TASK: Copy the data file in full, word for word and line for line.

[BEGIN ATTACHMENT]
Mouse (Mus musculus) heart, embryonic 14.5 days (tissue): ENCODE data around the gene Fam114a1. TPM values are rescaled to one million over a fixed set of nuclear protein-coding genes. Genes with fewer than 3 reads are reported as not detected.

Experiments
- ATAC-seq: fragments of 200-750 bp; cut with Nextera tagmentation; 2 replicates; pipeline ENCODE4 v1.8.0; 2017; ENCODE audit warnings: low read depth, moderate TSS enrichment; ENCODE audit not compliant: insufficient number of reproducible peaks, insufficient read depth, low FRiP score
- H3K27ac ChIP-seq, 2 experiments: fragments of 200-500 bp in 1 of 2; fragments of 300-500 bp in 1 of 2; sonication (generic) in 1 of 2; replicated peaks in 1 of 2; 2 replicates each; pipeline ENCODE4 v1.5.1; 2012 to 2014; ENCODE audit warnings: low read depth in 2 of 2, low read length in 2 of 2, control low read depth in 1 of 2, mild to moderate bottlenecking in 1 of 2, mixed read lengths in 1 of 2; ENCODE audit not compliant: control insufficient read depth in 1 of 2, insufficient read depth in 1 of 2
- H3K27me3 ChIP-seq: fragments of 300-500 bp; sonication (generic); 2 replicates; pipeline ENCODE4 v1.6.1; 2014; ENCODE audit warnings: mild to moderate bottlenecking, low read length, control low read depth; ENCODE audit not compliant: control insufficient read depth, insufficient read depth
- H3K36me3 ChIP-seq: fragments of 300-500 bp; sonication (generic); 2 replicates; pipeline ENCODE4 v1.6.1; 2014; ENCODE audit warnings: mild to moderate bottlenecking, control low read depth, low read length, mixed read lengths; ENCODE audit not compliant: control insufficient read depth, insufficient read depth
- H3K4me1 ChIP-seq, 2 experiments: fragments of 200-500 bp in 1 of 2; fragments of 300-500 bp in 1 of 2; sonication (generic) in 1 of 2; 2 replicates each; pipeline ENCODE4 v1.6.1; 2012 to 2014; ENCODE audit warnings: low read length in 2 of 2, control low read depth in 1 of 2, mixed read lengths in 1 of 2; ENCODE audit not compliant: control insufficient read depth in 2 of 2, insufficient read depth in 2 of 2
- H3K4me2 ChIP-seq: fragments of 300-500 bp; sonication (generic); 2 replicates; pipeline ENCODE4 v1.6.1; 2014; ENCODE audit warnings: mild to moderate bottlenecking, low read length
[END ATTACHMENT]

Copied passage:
Mouse (Mus musculus) heart, embryonic 14.5 days (tissue): ENCODE data around the gene Fam114a1. TPM values are rescaled to one million over a fixed set of nuclear protein-coding genes. Genes with fewer than 3 reads are reported as not detected.

Experiments
- ATAC-seq: fragments of 200-750 bp; cut with Nextera tagmentation; 2 replicates; pipeline ENCODE4 v1.8.0; 2017; ENCODE audit warnings: low read depth, moderate TSS enrichment; ENCODE audit not compliant: insufficient number of reproducible peaks, insufficient read depth, low FRiP score
- H3K27ac ChIP-seq, 2 experiments: fragments of 200-500 bp in 1 of 2; fragments of 300-500 bp in 1 of 2; sonication (generic) in 1 of 2; replicated peaks in 1 of 2; 2 replicates each; pipeline ENCODE4 v1.5.1; 2012 to 2014; ENCODE audit warnings: low read depth in 2 of 2, low read length in 2 of 2, control low read depth in 1 of 2, mild to moderate bottlenecking in 1 of 2, mixed read lengths in 1 of 2; ENCODE audit not compliant: control insufficient read depth in 1 of 2, insufficient read depth in 1 of 2
- H3K27me3 ChIP-seq: fragments of 300-500 bp; sonication (generic); 2 replicates; pipeline ENCODE4 v1.6.1; 2014; ENCODE audit warnings: mild to moderate bottlenecking, low read length, control low read depth; ENCODE audit not compliant: control insufficient read depth, insufficient read depth
- H3K36me3 ChIP-seq: fragments of 300-500 bp; sonication (generic); 2 replicates; pipeline ENCODE4 v1.6.1; 2014; ENCODE audit warnings: mild to moderate bottlenecking, control low read depth, low read length, mixed read lengths; ENCODE audit not compliant: control insufficient read depth, insufficient read depth
- H3K4me1 ChIP-seq, 2 experiments: fragments of 200-500 bp in 1 of 2; fragments of 300-500 bp in 1 of 2; sonication (generic) in 1 of 2; 2 replicates each; pipeline ENCODE4 v1.6.1; 2012 to 2014; ENCODE audit warnings: low read length in 2 of 2, control low read depth in 1 of 2, mixed read lengths in 1 of 2; ENCODE audit not compliant: control insufficient read depth in 2 of 2, insufficient read depth in 2 of 2
- H3K4me2 ChIP-seq: fragments of 300-500 bp; sonication (generic); 2 replicates; pipeline ENCODE4 v1.6.1; 2014; ENCODE audit warnings: mild to moderate bottlenecking, low read length